Retrograde and direct motion

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Artist's conception of a protoplanetary disk

Direct motion is the motion of a planetary body in a direction similar to that of other bodies within its system, and is sometimes called prograde motion.

Retrograde motion is motion in the opposite direction. In the case of celestial bodies such as the retrograde Carme group of moons, such motion may be real, defined by the natural rotation or orbit of the body.

Every so often a planet seems to change direction and go the other way for a short period of time (in relation to the fixed stars). It makes a "retrograde loop" or squiggle in its track before carrying on as normal. This apparent retrograde motion, however, is only seen because the Earth is moving. It is only seen when outer planets are near opposition.

Prograde motion in planetary systems[change | change source]

Prograde or direct motion is usually the case. That is because both the star and its planets formed out of the same disk of gas. By definition the disk rotates all in the sane direction because gravity links all the objects which are formed by the shrinking of the primordial disk of gas.

All eight planets in the Solar System orbit the Sun in the direction of the Sun's rotation, which is counterclockwise when viewed from above the Sun's north pole. Six of the planets also rotate about their axis in this same direction.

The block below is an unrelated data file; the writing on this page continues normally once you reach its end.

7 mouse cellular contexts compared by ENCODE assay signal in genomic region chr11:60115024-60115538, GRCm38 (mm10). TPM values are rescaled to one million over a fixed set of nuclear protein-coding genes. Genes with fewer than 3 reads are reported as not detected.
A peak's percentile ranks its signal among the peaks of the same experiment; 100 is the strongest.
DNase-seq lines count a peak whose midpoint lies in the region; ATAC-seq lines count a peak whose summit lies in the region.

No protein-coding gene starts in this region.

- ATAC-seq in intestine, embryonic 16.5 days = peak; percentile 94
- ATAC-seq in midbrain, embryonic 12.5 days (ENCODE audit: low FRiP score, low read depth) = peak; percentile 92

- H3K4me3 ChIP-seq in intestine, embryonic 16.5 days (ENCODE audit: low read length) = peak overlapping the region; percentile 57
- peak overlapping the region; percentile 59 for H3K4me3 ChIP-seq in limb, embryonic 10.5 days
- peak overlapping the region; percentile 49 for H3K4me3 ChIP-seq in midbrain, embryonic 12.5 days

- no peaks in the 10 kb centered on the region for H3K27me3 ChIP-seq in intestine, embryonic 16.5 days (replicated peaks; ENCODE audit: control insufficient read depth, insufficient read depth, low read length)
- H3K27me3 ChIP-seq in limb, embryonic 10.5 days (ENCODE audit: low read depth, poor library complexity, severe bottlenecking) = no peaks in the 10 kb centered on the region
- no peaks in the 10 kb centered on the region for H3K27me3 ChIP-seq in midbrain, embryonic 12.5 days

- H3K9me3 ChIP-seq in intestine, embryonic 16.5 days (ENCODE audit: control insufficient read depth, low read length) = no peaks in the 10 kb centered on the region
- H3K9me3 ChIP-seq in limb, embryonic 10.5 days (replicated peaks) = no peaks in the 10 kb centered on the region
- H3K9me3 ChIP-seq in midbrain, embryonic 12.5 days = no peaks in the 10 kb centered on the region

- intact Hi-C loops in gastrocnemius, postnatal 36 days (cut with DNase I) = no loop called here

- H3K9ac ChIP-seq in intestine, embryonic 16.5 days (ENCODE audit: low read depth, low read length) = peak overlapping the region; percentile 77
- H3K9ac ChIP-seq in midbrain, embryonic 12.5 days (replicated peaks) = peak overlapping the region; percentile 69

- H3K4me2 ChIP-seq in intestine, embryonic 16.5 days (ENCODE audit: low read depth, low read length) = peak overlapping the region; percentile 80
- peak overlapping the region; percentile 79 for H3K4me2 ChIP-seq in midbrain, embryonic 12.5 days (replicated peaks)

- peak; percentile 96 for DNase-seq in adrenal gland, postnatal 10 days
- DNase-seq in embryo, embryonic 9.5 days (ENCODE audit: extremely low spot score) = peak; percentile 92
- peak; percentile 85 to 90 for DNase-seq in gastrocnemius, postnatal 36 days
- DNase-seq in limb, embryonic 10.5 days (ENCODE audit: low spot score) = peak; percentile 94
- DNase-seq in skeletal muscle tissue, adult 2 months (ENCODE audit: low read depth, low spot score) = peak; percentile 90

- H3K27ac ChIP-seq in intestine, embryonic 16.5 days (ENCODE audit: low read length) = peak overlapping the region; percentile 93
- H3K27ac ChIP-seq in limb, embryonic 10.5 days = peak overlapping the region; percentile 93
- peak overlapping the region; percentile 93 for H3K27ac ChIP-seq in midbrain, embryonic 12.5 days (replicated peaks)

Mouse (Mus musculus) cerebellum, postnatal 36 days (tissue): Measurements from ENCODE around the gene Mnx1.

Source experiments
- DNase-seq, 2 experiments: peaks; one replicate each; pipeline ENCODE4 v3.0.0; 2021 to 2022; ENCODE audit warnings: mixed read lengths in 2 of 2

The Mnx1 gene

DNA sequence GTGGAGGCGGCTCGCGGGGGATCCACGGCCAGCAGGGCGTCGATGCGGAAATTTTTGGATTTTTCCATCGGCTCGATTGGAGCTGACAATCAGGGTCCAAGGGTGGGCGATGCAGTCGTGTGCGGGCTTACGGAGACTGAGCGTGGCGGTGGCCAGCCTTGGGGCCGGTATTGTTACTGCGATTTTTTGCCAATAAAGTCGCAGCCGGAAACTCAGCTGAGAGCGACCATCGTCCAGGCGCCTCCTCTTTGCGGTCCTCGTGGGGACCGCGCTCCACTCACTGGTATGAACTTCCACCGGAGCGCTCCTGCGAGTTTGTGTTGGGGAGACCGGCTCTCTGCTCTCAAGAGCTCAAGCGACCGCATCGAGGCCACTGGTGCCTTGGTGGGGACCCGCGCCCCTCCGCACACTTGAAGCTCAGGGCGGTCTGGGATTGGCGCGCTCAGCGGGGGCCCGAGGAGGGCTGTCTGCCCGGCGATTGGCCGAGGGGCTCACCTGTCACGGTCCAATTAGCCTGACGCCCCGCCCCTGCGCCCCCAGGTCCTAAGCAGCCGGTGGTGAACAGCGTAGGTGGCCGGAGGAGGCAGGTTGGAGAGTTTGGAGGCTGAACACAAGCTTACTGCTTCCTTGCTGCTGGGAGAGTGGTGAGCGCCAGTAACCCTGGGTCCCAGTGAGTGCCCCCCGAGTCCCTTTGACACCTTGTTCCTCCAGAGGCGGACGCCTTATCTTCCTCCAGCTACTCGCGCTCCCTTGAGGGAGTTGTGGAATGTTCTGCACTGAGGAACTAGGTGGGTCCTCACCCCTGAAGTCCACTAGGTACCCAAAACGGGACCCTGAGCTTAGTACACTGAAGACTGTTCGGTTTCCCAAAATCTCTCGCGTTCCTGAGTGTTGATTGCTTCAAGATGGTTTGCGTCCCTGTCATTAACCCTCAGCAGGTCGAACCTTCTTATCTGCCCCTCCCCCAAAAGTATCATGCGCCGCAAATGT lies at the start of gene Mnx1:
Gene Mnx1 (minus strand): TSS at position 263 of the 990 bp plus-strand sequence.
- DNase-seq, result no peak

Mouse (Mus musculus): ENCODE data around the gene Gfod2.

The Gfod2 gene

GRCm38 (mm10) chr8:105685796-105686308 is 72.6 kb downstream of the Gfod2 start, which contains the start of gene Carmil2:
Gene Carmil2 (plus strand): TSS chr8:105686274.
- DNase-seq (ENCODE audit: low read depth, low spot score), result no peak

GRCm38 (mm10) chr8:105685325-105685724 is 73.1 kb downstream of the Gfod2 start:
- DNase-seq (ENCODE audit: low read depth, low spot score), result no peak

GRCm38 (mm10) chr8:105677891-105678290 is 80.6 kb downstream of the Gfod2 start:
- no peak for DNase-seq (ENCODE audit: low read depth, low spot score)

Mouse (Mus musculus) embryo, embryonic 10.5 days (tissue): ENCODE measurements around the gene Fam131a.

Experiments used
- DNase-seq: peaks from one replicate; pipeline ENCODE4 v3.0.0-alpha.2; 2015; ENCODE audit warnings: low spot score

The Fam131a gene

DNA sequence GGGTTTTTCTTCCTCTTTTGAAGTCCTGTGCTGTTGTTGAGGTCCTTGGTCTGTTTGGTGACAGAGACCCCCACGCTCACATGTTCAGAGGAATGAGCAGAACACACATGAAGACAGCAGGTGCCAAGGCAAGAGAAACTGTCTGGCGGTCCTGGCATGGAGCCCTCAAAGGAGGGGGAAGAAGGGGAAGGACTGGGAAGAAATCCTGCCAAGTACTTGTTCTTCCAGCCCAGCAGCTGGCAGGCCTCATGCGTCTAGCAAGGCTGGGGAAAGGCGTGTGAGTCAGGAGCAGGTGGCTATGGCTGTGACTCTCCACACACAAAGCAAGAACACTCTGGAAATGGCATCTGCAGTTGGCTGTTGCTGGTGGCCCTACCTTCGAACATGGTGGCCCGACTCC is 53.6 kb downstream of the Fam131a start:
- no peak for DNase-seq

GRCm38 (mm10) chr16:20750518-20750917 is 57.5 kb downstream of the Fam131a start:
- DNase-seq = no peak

The exceptions – the planets with retrograde rotation – are Venus and Uranus. Venus's axial tilt is 177°, which means it is rotating almost exactly in the opposite direction to its orbit.[1]

Uranus has an axial tilt of 97.77°, so its axis of rotation is approximately parallel with the plane of the Solar System. The reason for Uranus's unusual axial tilt is not known with certainty. During the formation of the Solar System, it is thought an Earth-sized protoplanet collided with Uranus, causing the skewed orientation.[2] But see also Grand tack hypothesis.

The orange moon is orbiting in the opposite direction to its primary

References[change | change source]

  1. McBride, Neil; Bland, Philip A.; Gilmour, Iain 2004. An Introduction to the Solar System. Cambridge University Press. p. 248. ISBN 978-0-521-54620-1.
  2. Bergstralh, Jay T.; Miner, Ellis; Matthews, Mildred (1991). Uranus. pp. 485–86. ISBN 978-0-8165-1208-9.